President Trump is expected to tell senior lawmakers that he will veto the farm bill working its way through Congress if it does not include tighter work requirements for people on food stamps, a source familiar with the discussions told Fox News.
Legislation that passed the House Agriculture Committee last month would already tighten existing work requirements for the Supplemental Nutrition Assistance Program (SNAP), while expanding funding for state training programs.
The House bill would require all “work capable adults” between 18 and 59 to work or participate in work training for 20 hours per week, meaning a greater number of people would have to work or enroll in work training.
According to a committee fact sheet, seniors, disabled people, those caring for children under 6 and pregnant women would be exempt.
The Wall Street Journal reported that the Senate Agriculture Committee Chairman Pat Roberts, R-Kansas, said the changes in the Senate bill would not be as far-reaching as those in the House bill.
“If you don’t get 60 votes, this whole conversation is moot,” he said. The Senate version of the bill has not yet been released
House Agriculture Chairman Mike Conaway, R-Texas, told Fox News that he accepted that the bill in the House may be changed.
“I’m not arrogant or naive enough to believe that what passes the House is what will go to the president’s desk, but I am hopeful to have that conversation with the Senate in the context of the conference committee,” he said.
Trump was scheduled to meet with Conaway and Roberts Thursday afternoon at the White House.
White House Director of Legislative Affairs Marc Short downplayed the possibility of a veto.
“[Work requirements are] a priority and it is something he’ll be encouraging, but veto threats—[it’s] way too early,” Short said Wednesday, according to the Journal.
Democrats had objected furiously to the SNAP reforms in the House bill, claiming it could throw as many as two million people off the program and create bulky bureaucracies to keep up with extensive rule keeping, while not providing enough money for job training.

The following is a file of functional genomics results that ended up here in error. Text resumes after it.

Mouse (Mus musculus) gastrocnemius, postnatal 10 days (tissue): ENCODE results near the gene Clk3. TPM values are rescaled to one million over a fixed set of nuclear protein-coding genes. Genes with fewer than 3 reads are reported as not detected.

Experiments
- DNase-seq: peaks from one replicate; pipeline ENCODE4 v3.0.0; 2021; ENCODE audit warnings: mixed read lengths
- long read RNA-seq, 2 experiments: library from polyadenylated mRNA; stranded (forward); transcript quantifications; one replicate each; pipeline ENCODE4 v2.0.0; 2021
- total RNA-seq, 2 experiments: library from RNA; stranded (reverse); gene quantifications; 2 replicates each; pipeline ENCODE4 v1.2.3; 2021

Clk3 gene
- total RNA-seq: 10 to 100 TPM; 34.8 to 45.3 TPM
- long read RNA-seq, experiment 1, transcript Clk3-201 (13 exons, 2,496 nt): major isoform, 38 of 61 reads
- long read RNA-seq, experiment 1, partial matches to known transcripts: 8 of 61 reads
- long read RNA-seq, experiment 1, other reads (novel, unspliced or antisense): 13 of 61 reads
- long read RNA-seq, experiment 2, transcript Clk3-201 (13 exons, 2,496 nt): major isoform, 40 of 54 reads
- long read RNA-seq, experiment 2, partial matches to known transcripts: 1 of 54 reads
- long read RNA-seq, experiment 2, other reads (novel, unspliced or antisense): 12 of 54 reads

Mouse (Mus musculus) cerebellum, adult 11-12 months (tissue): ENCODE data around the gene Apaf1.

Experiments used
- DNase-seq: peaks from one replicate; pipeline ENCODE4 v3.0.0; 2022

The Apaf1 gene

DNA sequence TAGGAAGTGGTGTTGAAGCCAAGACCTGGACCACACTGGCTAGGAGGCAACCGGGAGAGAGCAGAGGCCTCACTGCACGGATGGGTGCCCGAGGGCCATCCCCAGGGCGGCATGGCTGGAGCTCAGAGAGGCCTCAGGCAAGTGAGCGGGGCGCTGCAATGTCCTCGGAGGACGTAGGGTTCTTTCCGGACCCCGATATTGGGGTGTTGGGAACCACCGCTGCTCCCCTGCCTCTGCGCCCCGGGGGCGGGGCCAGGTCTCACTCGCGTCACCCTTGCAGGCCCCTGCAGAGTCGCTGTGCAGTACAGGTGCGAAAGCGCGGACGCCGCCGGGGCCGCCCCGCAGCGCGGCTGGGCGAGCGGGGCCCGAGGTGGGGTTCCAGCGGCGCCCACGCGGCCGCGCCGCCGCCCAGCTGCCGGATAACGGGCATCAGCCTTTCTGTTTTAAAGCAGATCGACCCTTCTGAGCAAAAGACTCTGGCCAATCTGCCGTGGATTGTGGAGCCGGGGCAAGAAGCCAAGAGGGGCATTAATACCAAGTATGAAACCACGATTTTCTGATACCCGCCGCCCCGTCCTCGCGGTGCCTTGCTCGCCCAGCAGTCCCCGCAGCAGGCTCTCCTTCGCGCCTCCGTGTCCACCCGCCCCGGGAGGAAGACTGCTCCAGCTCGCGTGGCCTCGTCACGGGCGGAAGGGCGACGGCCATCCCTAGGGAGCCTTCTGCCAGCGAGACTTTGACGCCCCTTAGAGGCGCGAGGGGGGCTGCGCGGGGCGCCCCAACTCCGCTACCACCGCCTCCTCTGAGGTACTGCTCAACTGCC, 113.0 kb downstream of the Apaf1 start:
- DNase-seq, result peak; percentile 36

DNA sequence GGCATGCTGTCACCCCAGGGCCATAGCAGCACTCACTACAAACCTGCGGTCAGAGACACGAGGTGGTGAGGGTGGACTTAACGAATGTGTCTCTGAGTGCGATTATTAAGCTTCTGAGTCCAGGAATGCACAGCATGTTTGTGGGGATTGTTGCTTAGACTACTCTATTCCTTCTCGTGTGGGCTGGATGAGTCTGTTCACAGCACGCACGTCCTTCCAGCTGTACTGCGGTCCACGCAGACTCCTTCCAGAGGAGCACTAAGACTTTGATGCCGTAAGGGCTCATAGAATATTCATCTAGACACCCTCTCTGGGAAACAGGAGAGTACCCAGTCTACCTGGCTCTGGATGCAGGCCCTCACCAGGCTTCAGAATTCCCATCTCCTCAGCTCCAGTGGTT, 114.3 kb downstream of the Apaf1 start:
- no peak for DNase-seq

“This legislation would create giant, untested bureaucracies at the state level. It cuts more than $9 billion in benefits and rolls those savings into state slush funds where they can use the money to operate other aspects of SNAP,” said Rep. Collin Peterson, D-Minn., the top Democrat on the Committee. “Let me be clear: this bill, as currently written, kicks people off the SNAP program.”
House Democratic Leader Nancy Pelosi said that Democrats would not support what she called a “radical, harmful” bill.
The House bill would also renew farm safety-net programs such as subsidies for crop insurance, farm credit, and land conservation. Those subsidies for farm country traditionally form the backbone of support for the measure among Republicans, while urban Democrats support food aid for the poor.
Trump has long been an advocate for tightening work requirements, and called for it during his 2016 campaign. Last month he signed an executive order aiming to harden up work requirements for welfare and public assistance programs.
The order, which aims to reduce poverty “ by promoting opportunity and economic mobility,” called for agencies to strengthen work requirements and to look for new ones.
“Unfortunately, many of the programs designed to help families have instead delayed economic independence, perpetuated poverty, and weakened family bonds,” the order said.
Fox News’ John Roberts and The Associated Press contributed to this report.